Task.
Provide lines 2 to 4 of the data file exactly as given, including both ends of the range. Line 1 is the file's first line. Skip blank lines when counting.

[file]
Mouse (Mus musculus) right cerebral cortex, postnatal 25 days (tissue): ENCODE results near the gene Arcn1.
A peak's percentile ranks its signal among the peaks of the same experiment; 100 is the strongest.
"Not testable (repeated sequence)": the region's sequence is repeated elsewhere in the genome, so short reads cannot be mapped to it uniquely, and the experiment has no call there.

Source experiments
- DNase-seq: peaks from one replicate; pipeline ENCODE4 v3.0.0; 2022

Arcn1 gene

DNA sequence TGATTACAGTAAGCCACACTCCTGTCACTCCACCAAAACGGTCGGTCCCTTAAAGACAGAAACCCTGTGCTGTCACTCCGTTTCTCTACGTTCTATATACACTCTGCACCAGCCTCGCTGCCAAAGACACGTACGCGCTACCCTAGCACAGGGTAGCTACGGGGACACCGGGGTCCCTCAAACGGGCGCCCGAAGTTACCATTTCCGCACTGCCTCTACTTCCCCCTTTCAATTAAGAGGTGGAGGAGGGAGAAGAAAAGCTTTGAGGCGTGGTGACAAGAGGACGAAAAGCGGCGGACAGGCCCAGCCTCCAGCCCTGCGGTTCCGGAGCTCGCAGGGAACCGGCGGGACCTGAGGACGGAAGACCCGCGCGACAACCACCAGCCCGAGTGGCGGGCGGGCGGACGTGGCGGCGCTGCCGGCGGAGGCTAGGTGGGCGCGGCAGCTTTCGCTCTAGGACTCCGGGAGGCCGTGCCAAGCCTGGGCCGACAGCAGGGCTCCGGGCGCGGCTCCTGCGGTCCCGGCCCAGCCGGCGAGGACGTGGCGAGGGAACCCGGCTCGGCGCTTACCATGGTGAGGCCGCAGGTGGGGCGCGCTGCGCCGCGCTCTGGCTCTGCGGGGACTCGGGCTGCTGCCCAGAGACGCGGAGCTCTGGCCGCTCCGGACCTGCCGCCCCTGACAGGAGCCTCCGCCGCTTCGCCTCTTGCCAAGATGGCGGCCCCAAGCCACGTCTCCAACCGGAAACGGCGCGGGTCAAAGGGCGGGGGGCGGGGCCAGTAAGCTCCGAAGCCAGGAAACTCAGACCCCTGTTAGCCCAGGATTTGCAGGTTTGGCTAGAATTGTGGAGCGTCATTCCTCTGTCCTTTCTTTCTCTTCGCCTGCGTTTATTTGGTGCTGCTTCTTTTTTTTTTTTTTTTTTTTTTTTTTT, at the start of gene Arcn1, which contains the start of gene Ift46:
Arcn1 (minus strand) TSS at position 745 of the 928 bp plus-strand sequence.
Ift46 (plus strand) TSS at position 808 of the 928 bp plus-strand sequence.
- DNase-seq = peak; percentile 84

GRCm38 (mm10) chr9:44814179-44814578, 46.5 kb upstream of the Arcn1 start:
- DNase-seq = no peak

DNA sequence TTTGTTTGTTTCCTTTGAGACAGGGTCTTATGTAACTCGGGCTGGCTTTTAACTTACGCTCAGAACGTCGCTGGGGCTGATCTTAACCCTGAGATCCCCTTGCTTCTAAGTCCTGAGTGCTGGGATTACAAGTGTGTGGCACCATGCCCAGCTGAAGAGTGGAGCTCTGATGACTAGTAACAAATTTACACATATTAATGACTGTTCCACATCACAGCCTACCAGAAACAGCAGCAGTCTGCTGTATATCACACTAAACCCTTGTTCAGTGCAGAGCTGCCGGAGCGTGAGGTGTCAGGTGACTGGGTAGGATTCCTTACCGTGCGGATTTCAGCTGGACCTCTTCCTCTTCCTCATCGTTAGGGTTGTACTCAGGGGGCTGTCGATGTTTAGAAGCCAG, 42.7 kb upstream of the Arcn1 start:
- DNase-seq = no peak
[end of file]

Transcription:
A peak's percentile ranks its signal among the peaks of the same experiment; 100 is the strongest.
"Not testable (repeated sequence)": the region's sequence is repeated elsewhere in the genome, so short reads cannot be mapped to it uniquely, and the experiment has no call there.

Source experiments